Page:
The Suez Canal was first built by pharaohs, more than three millennia ago. In 1859, Francis Delicips had the idea of re-dredging it. It took the purely Egyptian labor almost ten years to dredge the canal. It was opened for navigation during the ruling of El Khedive Ismael (17 November, 1869), in a massive celebration attended by most of Europe’s kings and princes. Its depth was about 8m, water area 304 m² and the largest shipload that can pass through was 5000 tons – a standard type of the time.
The geographical position of the Suez Canal (SC) affords it the advantage of being the shortest route between East and West, as compared to the Cape of Good Hope. Table 1 shows how much time ships navigating through the SC can save. The quicker the journey time, of course, the less fuel used and the less expensive operating costs become.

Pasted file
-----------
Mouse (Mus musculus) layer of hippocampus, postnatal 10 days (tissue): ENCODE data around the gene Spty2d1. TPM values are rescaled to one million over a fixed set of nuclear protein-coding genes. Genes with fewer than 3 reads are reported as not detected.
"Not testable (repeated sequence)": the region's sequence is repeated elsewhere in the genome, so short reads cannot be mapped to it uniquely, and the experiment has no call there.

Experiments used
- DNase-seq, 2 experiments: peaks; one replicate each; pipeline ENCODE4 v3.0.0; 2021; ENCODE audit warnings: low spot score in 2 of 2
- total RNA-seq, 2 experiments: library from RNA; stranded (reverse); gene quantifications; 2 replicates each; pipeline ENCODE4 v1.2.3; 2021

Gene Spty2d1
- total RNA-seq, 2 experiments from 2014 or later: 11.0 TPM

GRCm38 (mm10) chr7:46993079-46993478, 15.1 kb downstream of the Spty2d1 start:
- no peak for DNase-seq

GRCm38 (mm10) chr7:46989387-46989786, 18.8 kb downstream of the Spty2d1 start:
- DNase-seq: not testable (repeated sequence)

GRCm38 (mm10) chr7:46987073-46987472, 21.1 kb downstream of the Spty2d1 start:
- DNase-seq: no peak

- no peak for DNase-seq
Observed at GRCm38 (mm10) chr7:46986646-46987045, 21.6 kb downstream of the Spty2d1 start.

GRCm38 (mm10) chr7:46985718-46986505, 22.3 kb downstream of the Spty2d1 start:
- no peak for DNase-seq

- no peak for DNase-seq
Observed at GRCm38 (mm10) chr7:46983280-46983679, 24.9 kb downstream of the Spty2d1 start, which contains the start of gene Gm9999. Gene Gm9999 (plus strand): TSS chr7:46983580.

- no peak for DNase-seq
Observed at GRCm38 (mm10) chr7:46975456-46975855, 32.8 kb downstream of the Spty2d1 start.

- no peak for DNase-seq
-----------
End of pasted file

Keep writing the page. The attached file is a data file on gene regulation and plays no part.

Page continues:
Suez Canal pricing policy
Services are priced by specialized committees of highly qualified and experienced staff. The price of transit service is based on a package of variables such as lost opportunity cost, inclusive of currency basket; energy prices, piracy risk and costs of transiting via other routes. Vessel capacity, specifications, type of consignment, dispatch time attained and non-differentiation are all relevant to pricing. In 2007, the Suez Canal Authority (SCA) increased transit fees in the range of 1.41 per cent to 3.73 per cent, at an average of 2.84 per cent for all types of vessels, for the third year in a row. A 6 per cent increase for all vessels was enforced in 2005, followed by a further three per cent increase in 2006 after an eight-year price fix. The authority decided to keep prices unchanged in 2008, considering the global financial situation. Early in 2008, fluctuating oil prices, together with development downturn in several countr ies and globally slower trade movement, all impacted volumes of cargo transiting the Canal.